CHICAGO- I know this is going to shock some people but back in my incorrigible younger years I spent more time outside the principal’s office than her secretary.
Sitting there I would sometimes wonder what it was like to be the kid who was on the opposite end, passing through the administration office and taking note of the student slouching in an office chair as the principal was filling out the detention slip.
That day finally came when I had to leave early due to illness. As I waited for my grandfather to arrive to take me to the doctor, two upper classmen were hauled in to the principal’s office for fighting. Despite not feeling well due to a virus, the flu or Pac-Man Fever, I couldn’t help but harbor some joy in that someone other than me was in that familiar yet unenviable spot.
Having finally grown sick of its well-earned bad political reputation, voters across Louisiana chose to make a break from its past after Katrina exposed the results of decades of government corruption and ineptitude. Now Louisianans are snickering a little as Illinois fills the government scandal vacuum left when voters in the Bayou State decided to move forward.
Electing Bobby Jindal was the start, though there was more work to be done, particularly in New Orleans. Yet the Crescent City, the most ethically challenged part of the state, has made some great strides as of late.
New Orleans currently has its most reform-oriented council since Chep
Morrison’s heyday; a competent, a workaholic District Attorney committed to aggressively fighting crime was recently elected; and a new School Board is about to take office that isn’t beholden to political machines and special interests that often trumped in importance the interests of the school children.
In what should be considered the greatest leap forward to date, a plurality of chronic voters succeeded in turning out indicted Congressman William Jefferson and replacing him with a former seminarian.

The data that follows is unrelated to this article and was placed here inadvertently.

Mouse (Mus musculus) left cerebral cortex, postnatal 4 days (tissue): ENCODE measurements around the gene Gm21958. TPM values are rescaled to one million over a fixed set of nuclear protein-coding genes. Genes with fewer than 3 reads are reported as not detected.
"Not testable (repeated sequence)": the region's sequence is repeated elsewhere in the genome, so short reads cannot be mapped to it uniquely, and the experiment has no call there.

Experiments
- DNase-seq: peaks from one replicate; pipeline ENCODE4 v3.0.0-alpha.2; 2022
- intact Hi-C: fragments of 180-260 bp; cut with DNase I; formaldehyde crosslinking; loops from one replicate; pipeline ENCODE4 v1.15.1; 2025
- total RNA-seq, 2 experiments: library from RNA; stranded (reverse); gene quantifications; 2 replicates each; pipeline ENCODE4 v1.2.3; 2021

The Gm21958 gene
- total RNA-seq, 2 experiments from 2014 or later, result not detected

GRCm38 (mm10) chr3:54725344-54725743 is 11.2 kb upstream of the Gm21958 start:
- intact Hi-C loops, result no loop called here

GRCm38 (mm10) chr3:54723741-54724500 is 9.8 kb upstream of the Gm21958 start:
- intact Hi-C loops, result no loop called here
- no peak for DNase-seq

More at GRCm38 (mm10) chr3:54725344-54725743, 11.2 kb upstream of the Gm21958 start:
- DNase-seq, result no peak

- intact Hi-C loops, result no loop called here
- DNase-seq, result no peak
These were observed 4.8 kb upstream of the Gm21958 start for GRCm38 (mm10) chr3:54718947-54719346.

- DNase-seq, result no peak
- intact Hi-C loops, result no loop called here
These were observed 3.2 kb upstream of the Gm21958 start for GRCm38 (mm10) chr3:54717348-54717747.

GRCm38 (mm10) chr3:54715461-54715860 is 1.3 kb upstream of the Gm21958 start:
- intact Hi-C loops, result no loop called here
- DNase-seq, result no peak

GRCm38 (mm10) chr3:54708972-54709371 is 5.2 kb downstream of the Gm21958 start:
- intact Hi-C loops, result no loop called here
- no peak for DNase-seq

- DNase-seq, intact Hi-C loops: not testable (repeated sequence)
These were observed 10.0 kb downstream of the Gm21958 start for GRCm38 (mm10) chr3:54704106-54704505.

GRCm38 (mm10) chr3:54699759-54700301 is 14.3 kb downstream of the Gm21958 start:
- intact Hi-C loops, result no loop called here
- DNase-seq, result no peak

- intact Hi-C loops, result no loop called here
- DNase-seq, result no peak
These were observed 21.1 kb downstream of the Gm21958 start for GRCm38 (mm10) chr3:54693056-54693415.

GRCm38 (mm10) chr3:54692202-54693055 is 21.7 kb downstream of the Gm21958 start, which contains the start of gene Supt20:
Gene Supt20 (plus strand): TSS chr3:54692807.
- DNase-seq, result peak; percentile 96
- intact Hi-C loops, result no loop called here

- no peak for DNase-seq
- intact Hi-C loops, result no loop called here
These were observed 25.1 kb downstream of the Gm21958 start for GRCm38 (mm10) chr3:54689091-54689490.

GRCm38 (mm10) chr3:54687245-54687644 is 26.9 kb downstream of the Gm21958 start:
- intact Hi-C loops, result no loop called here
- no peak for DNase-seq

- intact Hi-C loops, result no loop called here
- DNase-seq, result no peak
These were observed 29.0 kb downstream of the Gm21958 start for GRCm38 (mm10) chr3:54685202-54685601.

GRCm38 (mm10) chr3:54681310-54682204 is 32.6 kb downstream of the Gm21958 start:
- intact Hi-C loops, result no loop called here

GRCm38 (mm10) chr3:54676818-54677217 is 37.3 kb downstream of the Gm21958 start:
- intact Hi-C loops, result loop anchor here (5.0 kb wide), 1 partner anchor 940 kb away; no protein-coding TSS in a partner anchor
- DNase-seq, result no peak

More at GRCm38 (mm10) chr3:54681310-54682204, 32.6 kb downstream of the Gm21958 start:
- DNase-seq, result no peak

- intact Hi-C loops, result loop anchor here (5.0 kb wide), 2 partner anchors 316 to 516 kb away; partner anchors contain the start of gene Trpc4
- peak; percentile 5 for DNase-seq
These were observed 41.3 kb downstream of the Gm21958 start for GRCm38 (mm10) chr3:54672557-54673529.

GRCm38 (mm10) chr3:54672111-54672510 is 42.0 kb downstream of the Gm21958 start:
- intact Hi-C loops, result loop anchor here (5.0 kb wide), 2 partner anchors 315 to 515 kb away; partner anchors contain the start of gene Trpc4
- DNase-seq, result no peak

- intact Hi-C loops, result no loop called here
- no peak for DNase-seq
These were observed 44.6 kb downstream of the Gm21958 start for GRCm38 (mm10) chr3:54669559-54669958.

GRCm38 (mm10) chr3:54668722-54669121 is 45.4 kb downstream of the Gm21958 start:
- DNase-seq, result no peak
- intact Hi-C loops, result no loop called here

Anh Cao’s victory proved to be the mulligan that erases much of the shame from the 2006 elections when the Second Congressional District electorate returned Jefferson to Congress despite the FBI raid that netted $90,000 in marked bribe money from his freezer.
Within days of Republican Cao’s historic victory, the FBI arrested Illinois’ Democratic governor Rod Blagojevich for attempting to sell the US Senate seat vacated by President-elect Barack Obama.
In addition to making Louisiana’s current political leadership look good by comparison, Illinois’ Blagojevich (soon to be renamed Inmate No. 56784-09) is somewhat relevant to how the Cao-Jefferson story begins and how it will likely conclude.
First it should be noted that like those locals who participated in the 2006 2nd District runoff, Illinois voters didn’t seem to be prioritizing political integrity when they re-elected Blagojevich despite being plagued by allegations of bribe-taking and hiring fraud and the indictment of his fundraiser Tony Rezko for trying to secure kickbacks from companies looking to do business with the state.
Blagojevich, whose approval rating was well below 50% for much of his first
term, won a second by over 10 points. Jefferson’s margin over fellow Democrat Karen Carter was evening bigger.
Both the voters of Louisiana’s Second District and the state of Illinois knew what they had in their incumbents yet gave them another term just the same in 2006. The difference between the poor judgment exercised by Illinois voters and New Orleans voters was just enough of the latter righted in 2008 the mistake from two years prior.
Secondly, you might recall the name Michael Patrick Flanagan, which I dropped a few times in the past when making the case that Republican Cao could defy the steep odds of winning a staunchly Democratic district. Flanagan had pulled off a similar upset for a congressional seat in Chicago against powerful House Ways and Means Chairman Dan Rostenkowski.
Unfortunately the Flanagan story does not have a happy ending for neither the first-term GOP congressman nor the state of Illinois as the voters in his district reverted to their solid Democratic tendencies only two years later, throwing out Flanagan a 28-points. The victor in that race was none other than Blagojevich.
And so a Democratic stronghold replaced a crooked Democrat with a Republican reform candidate and then immediately ditched him just because of his party affiliation trading “up” for a Democrat that proved to be far worse than the one they bounced in the first place.
Will Louisiana’s Second District follow Illinois’ Fifth District by swapping Cao out with the New Orleans Democratic politician that had enough machine support to earn the right to face the Republican in the 2010 general election?
But until history runs its winding yet inevitable course, Louisianans can temporarily gloat that at least we’re not Illinois.